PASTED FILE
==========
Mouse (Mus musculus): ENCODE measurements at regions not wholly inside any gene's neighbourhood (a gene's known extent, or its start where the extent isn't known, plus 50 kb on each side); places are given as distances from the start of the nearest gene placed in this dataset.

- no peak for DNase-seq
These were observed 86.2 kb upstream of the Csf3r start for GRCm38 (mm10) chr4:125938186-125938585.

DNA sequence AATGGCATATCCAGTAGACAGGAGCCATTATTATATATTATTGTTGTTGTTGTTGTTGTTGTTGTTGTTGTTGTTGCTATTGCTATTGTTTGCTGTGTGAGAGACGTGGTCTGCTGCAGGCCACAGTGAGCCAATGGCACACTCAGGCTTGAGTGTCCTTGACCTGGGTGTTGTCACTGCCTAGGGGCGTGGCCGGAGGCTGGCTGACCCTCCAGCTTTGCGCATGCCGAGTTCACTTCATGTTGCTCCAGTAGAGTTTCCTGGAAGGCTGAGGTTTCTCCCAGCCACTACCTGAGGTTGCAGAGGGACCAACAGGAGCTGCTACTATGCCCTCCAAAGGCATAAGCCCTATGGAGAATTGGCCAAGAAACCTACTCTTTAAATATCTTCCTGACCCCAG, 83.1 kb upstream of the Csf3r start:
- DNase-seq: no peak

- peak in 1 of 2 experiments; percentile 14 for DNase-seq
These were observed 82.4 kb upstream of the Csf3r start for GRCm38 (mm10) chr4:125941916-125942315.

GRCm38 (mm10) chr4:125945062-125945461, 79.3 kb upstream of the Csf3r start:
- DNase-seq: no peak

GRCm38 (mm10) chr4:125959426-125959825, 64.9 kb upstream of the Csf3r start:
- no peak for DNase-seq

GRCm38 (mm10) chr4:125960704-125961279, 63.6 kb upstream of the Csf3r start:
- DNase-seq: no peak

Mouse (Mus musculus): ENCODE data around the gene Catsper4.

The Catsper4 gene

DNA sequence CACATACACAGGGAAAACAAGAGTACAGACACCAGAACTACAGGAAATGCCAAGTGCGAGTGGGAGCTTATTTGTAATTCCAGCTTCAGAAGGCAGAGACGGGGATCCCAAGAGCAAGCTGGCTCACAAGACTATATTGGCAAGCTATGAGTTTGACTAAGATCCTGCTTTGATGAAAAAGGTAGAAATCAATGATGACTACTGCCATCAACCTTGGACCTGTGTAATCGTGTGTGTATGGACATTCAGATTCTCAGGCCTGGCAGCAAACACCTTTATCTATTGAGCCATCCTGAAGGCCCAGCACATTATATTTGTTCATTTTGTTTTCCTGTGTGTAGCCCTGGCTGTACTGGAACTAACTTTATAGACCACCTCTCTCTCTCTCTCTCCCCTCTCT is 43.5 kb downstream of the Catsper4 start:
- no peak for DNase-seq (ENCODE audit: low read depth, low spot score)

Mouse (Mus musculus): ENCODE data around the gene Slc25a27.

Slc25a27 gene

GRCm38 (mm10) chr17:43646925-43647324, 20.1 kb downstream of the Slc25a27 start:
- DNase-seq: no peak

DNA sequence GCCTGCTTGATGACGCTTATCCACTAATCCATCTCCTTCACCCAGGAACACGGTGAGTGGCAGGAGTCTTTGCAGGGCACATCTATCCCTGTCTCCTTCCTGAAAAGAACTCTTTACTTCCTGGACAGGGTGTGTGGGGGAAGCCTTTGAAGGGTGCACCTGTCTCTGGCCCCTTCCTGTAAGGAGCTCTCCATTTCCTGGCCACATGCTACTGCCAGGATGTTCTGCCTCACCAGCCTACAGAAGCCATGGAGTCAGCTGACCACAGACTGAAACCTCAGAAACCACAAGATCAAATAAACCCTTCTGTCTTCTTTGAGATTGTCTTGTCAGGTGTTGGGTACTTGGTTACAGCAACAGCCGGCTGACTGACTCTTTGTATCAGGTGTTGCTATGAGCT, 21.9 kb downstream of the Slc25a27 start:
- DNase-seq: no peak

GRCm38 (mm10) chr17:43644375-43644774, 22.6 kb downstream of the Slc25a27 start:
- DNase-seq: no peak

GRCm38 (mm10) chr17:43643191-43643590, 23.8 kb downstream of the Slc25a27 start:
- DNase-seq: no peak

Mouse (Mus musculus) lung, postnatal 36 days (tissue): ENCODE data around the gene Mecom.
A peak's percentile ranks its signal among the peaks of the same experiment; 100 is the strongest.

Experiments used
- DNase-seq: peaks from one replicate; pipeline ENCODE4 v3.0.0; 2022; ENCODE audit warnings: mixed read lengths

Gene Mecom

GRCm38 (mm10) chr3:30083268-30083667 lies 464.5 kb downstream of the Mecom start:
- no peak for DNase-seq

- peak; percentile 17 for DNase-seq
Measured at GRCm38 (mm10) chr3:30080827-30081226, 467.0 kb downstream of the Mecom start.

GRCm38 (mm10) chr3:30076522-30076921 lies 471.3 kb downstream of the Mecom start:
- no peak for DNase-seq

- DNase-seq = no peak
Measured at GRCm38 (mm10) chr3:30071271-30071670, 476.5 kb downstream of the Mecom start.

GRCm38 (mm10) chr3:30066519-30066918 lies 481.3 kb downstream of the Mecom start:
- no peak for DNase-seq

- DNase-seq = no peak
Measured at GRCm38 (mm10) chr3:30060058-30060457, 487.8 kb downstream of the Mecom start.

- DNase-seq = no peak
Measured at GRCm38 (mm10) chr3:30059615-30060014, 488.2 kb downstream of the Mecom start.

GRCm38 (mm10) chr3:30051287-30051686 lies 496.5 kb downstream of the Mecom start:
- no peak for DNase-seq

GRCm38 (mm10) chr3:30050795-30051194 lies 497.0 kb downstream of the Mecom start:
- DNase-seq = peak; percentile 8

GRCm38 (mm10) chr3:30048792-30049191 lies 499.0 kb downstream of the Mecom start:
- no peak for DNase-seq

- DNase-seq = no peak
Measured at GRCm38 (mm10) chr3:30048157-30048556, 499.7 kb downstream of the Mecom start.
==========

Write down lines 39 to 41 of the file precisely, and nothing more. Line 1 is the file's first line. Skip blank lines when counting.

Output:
- DNase-seq = no peak
Measured at GRCm38 (mm10) chr3:30071271-30071670, 476.5 kb downstream of the Mecom start.

GRCm38 (mm10) chr3:30066519-30066918 lies 481.3 kb downstream of the Mecom start: